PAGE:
All through the years your daughter is spinning, dancing, dressing up and, trying to look beautiful; crying when she feels she isn’t and she is trying to capture your attention. She wants to know, Am I lovely? Am I worth fighting for? She looks to the most important man in her life to answer it, her father. And the answer should always be YES!

A woman’s confidence is what gets her through life not her beauty or her talents. There is always someone who may be better than her, more talented, with more potential. However that never decides the race. Every princess has an inner dragon, a fire that burns to the depth of her being that says I will, I can and I will see you at the finish line.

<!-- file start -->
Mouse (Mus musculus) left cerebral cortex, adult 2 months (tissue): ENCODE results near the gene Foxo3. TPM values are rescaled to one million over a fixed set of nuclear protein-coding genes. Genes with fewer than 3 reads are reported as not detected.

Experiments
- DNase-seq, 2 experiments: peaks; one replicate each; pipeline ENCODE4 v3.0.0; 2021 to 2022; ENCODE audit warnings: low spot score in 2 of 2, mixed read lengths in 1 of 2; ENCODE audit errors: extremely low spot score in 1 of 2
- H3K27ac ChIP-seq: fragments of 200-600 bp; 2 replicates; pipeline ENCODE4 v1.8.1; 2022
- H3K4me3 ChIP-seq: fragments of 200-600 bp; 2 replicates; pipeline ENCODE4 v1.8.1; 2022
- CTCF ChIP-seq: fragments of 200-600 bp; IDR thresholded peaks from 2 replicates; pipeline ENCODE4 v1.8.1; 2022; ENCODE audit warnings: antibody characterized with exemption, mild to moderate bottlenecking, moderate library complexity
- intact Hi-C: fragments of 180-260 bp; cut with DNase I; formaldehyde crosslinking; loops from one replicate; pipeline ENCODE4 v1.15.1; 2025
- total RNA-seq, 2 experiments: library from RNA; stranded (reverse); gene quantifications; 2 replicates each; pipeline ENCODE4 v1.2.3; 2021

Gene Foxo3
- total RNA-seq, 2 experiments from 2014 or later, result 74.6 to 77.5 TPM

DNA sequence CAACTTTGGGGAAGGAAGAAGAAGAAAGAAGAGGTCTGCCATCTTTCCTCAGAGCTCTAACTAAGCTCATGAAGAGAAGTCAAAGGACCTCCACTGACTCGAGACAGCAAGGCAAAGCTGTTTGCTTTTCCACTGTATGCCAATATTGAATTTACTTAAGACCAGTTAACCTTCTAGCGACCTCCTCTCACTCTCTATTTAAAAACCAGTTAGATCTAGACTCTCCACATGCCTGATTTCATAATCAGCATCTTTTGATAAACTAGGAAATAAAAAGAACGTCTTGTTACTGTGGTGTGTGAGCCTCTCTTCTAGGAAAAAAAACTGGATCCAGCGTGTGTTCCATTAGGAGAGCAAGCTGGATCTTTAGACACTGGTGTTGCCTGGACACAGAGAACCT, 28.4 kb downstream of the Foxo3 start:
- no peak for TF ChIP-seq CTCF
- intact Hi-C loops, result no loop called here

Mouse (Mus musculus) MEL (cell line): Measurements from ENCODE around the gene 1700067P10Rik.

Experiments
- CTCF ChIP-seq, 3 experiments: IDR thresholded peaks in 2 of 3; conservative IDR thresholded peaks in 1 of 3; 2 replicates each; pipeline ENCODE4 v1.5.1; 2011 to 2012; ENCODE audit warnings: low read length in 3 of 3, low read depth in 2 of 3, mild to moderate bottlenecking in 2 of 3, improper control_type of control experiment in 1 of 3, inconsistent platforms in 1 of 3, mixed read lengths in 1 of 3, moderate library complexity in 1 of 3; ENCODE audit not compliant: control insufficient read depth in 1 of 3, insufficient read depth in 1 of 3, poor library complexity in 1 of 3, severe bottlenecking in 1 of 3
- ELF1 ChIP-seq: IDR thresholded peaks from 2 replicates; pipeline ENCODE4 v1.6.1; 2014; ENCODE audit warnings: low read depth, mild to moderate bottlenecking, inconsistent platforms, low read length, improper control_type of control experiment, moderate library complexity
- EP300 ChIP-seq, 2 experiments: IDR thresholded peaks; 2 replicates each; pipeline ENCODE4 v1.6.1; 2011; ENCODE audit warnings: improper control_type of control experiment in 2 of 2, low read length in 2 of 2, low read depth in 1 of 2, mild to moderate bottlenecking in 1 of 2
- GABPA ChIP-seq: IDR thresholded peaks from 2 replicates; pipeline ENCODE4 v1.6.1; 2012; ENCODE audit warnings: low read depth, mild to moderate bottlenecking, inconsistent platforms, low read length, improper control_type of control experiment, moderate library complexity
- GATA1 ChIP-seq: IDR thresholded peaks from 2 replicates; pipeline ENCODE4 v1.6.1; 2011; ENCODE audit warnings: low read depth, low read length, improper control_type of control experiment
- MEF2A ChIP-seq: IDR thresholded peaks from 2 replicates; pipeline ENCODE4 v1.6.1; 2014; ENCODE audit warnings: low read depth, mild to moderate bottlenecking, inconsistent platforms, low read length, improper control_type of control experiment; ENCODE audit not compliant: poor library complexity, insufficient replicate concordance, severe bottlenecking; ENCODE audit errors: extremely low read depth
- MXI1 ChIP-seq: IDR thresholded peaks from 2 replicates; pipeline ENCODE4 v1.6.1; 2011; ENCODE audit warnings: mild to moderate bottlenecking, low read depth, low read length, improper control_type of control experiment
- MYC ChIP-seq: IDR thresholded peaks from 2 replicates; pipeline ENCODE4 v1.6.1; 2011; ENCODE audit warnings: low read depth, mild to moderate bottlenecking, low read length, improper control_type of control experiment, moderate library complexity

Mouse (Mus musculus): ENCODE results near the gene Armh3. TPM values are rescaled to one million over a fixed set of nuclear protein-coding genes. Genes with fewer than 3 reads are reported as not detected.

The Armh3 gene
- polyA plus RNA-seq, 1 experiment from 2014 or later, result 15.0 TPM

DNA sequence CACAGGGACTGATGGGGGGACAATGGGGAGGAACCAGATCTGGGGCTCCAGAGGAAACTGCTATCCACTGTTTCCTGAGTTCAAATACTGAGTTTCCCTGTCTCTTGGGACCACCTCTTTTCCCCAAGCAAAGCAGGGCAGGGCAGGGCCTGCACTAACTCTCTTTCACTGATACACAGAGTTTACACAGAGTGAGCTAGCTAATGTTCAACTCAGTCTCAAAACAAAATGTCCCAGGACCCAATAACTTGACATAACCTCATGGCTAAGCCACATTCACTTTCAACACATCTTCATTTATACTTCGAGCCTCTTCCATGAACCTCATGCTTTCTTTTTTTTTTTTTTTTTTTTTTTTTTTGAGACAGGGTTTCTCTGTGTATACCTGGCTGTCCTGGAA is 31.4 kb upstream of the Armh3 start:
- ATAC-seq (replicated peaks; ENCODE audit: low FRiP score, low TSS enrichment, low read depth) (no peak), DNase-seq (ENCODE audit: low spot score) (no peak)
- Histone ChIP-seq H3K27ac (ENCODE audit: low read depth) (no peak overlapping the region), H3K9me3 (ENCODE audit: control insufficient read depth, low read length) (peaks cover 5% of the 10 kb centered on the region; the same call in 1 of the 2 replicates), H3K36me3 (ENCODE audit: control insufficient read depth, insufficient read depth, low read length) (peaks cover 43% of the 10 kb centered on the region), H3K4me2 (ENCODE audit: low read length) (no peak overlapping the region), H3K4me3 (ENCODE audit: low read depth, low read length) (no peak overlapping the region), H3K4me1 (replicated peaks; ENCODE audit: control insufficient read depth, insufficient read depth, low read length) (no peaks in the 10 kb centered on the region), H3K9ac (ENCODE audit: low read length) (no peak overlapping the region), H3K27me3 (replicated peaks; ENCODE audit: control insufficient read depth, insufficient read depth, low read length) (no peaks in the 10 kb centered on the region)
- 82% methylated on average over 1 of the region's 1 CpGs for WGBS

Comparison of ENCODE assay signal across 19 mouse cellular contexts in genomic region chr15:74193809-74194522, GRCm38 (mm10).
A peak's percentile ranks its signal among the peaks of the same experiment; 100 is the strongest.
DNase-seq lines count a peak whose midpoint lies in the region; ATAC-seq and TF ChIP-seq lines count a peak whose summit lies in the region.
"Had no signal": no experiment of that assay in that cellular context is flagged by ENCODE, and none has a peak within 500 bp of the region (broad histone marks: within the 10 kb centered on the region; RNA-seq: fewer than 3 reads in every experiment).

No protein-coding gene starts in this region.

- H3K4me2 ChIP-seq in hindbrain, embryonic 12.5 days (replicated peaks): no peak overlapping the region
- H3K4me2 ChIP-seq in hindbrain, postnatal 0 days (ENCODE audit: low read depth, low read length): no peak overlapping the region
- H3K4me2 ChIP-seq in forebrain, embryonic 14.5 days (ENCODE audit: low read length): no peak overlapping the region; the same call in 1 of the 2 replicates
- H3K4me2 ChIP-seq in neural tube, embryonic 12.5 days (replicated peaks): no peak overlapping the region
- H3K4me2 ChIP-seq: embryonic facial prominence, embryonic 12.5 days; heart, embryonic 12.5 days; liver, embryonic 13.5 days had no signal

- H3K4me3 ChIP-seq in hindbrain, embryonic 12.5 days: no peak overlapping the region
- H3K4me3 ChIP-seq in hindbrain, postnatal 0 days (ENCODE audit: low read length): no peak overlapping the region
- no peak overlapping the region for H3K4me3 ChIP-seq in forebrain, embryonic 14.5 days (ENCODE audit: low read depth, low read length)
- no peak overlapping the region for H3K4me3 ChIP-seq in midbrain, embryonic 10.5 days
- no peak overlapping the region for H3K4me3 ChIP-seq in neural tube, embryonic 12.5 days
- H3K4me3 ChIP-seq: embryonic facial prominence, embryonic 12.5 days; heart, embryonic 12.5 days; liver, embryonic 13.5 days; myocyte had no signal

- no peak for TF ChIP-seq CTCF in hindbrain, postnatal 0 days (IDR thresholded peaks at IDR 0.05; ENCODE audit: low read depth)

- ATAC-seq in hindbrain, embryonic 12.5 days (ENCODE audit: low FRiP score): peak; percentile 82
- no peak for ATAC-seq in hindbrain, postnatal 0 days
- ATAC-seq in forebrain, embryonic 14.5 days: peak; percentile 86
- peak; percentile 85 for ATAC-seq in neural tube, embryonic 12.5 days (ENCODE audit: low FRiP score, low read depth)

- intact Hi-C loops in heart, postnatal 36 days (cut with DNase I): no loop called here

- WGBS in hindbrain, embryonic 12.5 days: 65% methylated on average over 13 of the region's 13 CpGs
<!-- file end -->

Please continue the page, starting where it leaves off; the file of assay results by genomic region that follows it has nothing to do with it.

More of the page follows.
Isn’t it wonderful that as a father you have been chosen to lay the foundation for the flame?

The truth is if you don’t answer the question, she will keep asking it until she gets an answer. Some of us are lucky to find God who answers our inner question and some of us are still asking the question, always getting the wrong answer.

Have you ever met a beautiful woman who had potential just pouring out of her but she was in an abusive relationship – no confidence, so far down the wrong road that you don’t know how to intervene. Psychologists say 9 out of 10 times they can track it back to her relationship with her father. If you don’t answer her questions another man will.